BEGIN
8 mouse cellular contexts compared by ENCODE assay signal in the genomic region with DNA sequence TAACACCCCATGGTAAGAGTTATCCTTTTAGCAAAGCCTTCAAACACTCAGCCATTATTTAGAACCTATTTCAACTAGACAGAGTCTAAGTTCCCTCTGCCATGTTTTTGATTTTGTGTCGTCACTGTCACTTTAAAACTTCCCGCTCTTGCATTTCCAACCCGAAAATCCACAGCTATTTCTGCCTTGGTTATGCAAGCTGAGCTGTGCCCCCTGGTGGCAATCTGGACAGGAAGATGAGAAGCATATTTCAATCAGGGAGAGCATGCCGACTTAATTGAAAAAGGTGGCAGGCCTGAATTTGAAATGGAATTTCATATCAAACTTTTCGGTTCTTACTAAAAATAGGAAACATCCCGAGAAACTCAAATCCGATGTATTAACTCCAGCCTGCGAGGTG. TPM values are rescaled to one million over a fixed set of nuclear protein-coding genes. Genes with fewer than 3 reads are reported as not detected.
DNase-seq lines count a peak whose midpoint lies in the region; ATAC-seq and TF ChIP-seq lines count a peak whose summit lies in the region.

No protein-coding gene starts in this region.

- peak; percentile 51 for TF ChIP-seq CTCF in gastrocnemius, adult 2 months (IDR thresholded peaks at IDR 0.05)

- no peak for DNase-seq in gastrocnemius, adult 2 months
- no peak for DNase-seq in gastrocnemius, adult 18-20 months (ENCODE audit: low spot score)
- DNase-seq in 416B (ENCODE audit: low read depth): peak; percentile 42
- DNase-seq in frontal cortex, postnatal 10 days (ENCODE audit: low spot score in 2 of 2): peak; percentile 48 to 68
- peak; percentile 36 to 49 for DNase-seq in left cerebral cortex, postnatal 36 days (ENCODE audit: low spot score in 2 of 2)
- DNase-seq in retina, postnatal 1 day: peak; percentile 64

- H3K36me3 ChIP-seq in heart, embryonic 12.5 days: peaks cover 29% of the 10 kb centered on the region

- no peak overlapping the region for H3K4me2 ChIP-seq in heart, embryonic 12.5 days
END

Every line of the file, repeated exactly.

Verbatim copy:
8 mouse cellular contexts compared by ENCODE assay signal in the genomic region with DNA sequence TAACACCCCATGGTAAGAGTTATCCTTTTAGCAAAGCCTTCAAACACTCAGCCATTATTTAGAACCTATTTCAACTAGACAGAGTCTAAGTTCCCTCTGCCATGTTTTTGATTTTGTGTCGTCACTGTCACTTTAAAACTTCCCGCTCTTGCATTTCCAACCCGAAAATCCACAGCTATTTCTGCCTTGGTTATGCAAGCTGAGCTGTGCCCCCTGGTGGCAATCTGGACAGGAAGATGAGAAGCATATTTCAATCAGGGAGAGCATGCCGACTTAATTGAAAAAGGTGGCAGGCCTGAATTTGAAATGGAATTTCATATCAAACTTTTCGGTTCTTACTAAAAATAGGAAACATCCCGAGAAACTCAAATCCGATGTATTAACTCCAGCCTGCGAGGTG. TPM values are rescaled to one million over a fixed set of nuclear protein-coding genes. Genes with fewer than 3 reads are reported as not detected.
DNase-seq lines count a peak whose midpoint lies in the region; ATAC-seq and TF ChIP-seq lines count a peak whose summit lies in the region.

No protein-coding gene starts in this region.

- peak; percentile 51 for TF ChIP-seq CTCF in gastrocnemius, adult 2 months (IDR thresholded peaks at IDR 0.05)

- no peak for DNase-seq in gastrocnemius, adult 2 months
- no peak for DNase-seq in gastrocnemius, adult 18-20 months (ENCODE audit: low spot score)
- DNase-seq in 416B (ENCODE audit: low read depth): peak; percentile 42
- DNase-seq in frontal cortex, postnatal 10 days (ENCODE audit: low spot score in 2 of 2): peak; percentile 48 to 68
- peak; percentile 36 to 49 for DNase-seq in left cerebral cortex, postnatal 36 days (ENCODE audit: low spot score in 2 of 2)
- DNase-seq in retina, postnatal 1 day: peak; percentile 64

- H3K36me3 ChIP-seq in heart, embryonic 12.5 days: peaks cover 29% of the 10 kb centered on the region

- no peak overlapping the region for H3K4me2 ChIP-seq in heart, embryonic 12.5 days